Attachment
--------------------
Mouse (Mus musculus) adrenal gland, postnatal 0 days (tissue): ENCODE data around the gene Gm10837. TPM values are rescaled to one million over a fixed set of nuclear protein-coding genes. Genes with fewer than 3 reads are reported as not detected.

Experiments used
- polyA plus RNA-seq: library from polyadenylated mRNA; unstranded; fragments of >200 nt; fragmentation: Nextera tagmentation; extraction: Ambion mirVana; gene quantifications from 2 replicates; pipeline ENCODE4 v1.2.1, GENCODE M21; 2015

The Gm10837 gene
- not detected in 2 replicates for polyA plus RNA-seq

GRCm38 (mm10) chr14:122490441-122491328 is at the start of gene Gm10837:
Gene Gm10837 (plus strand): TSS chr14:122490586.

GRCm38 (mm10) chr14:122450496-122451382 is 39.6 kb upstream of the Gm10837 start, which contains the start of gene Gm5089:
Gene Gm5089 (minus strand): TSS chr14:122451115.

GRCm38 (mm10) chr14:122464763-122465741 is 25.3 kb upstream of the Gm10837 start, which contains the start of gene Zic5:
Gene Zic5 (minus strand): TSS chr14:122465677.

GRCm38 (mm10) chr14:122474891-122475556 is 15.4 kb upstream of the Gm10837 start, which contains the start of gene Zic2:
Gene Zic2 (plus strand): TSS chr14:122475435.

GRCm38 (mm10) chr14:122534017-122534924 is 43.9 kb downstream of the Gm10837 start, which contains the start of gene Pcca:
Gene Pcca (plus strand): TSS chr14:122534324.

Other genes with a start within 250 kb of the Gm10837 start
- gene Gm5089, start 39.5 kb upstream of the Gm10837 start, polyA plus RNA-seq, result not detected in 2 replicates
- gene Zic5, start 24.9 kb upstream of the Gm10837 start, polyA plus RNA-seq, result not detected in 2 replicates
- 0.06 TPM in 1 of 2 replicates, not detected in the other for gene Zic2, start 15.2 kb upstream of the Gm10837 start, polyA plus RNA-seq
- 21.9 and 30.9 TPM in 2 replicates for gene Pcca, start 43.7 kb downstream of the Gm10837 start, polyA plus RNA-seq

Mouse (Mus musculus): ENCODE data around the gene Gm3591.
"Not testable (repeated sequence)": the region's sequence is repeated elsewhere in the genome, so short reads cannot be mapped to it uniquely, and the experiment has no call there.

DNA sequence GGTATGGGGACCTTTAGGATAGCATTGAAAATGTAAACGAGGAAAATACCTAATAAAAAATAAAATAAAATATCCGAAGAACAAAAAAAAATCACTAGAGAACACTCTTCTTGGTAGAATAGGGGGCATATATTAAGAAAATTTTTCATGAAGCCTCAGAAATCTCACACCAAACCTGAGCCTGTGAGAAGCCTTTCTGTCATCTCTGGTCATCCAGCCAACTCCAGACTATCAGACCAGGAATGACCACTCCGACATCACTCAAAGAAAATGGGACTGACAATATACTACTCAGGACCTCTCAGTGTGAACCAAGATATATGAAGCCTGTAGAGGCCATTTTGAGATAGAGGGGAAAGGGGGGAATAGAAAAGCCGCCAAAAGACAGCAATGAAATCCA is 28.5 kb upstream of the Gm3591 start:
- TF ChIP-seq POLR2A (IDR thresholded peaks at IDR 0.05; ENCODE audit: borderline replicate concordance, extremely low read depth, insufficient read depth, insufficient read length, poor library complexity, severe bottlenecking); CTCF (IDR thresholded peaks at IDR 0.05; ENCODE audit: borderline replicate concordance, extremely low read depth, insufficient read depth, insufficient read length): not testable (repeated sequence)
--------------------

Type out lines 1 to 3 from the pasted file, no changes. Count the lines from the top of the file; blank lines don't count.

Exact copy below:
Mouse (Mus musculus) adrenal gland, postnatal 0 days (tissue): ENCODE data around the gene Gm10837. TPM values are rescaled to one million over a fixed set of nuclear protein-coding genes. Genes with fewer than 3 reads are reported as not detected.

Experiments used
- polyA plus RNA-seq: library from polyadenylated mRNA; unstranded; fragments of >200 nt; fragmentation: Nextera tagmentation; extraction: Ambion mirVana; gene quantifications from 2 replicates; pipeline ENCODE4 v1.2.1, GENCODE M21; 2015